NEW YORK (Reuters) - The U.S. Northeast on Monday awoke under a blanket of snow as a powerful winter storm pummeled a vast swath stretching from Pennsylvania through New England, causing widespread disruption in New York City and other major urban centers in the region.
The powerful nor'easter is forecast to bring 1 to 2 feet (31 cm to 61 cm) of snow across the region through Tuesday, according to the National Weather Service, and snowfall rates could reach 2 to 4 inches (5 cm to 10 cm) per hour during the storm's peak.
If it achieves its maximum potential, it would be the first winter storm to generate more than 2 feet of snow in New York City since 2016, when a record-breaking blizzard dumped 27.5 inches (70 cm) on the country's most populous city, according to the weather service.
Winter storm warnings and weather advisories were in place across the Northeast. New Jersey Governor Phil Murphy declared a state of emergency on Sunday, suspending public bus and commuter rail service for the entire day on Monday.
In New York City, Mayor Bill de Blasio imposed restrictions on non-essential travel starting at 6 a.m. EST (1100 GMT) on Monday due to heavy snowfall and strong winds expected to batter the city. De Blasio also announced the suspension of in-person learning at the city's public schools through Tuesday.
The state's governor, Andrew Cuomo, later on Monday declared a state of emergency in the city and in nine other counties due to the storm.
"This storm is no joke and the main concern right now is that the expected snowfall rate of 2 inches per hour this afternoon creates an extremely dangerous situation on our roadways," Cuomo said.
The stormy weather affected more than just roads and travel as COVID-19 vaccination sites and testing locations were forced to close or change their schedules.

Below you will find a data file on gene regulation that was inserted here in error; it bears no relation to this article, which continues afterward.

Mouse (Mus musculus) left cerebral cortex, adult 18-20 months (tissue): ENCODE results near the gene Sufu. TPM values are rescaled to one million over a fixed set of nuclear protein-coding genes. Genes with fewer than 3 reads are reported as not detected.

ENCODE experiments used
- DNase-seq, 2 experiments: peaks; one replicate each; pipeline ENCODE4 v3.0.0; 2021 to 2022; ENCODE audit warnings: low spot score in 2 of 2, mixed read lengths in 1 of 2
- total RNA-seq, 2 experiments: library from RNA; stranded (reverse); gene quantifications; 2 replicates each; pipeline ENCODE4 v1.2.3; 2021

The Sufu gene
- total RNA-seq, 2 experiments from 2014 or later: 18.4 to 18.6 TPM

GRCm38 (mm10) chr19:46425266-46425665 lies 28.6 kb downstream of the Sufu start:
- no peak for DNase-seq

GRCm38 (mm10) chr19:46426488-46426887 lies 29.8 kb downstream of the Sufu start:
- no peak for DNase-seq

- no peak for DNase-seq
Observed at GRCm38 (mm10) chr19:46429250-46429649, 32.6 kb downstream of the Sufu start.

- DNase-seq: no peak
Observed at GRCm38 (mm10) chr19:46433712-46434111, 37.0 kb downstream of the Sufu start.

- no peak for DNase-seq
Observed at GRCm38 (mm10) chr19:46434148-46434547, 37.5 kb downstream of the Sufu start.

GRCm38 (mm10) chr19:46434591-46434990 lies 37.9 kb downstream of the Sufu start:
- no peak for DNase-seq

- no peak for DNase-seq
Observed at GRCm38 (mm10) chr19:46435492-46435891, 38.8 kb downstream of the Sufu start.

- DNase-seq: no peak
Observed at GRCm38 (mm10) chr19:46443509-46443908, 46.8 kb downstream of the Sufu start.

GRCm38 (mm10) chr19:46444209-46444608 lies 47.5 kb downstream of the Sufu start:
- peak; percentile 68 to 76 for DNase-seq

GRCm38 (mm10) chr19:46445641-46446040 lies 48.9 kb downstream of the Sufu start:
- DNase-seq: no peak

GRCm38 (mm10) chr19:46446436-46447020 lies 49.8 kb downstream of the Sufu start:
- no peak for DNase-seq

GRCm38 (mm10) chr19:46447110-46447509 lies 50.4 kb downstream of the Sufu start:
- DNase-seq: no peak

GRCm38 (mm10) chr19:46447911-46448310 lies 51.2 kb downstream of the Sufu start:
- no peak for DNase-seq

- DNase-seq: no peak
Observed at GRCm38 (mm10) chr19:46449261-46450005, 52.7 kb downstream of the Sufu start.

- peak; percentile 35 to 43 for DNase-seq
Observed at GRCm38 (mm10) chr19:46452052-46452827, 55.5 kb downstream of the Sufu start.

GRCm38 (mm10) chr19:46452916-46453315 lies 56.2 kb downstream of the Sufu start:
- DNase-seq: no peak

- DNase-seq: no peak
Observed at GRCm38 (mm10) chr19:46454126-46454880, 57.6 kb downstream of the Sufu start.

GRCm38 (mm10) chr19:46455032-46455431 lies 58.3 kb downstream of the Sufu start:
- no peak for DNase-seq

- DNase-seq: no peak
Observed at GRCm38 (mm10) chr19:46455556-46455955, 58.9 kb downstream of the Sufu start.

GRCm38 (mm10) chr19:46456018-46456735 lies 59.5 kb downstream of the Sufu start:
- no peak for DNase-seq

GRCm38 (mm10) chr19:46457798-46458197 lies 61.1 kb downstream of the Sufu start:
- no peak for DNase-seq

All six vaccine mega-sites across New Jersey were closed on Monday, and vaccine appointments were rescheduled at many state-run sites in New York state. Vaccinations and testing were also suspended at New York City public hospitals and health centers.
De Blasio said that, with the city facing up to 22 inches (56 cm) of snow, vaccinations would be canceled on Tuesday as well. "The storm is disrupting our vaccination effort and we need to keep people safe," he told a news briefing.
In Boston, health officials announced the closure Monday of a COVID-19 vaccine clinic at the Reggie Lewis Center, an large indoor sports center.
But many Northeasterners greeted the heavy snowfall with excitement, taking to social media to share photos of streets, parks and backyards blanketed with the white stuff, as well as happy pets playing in the snow.
Even the giant pandas at the Smithsonian's National Zoo in Washington seemed to enjoy the winter weather when it hit the nation's capital on Sunday.
"Slides, somersaults and pure panda joy. Happy snow day from giant pandas Mei Xiang and Tian Tian!," the zoo wrote on Twitter, with a video showing the furry black-and-white creatures rolling in the fresh powder and sliding down a snow-covered incline.
(Reporting by Maria Caspani, Editing by Jonathan Oatis)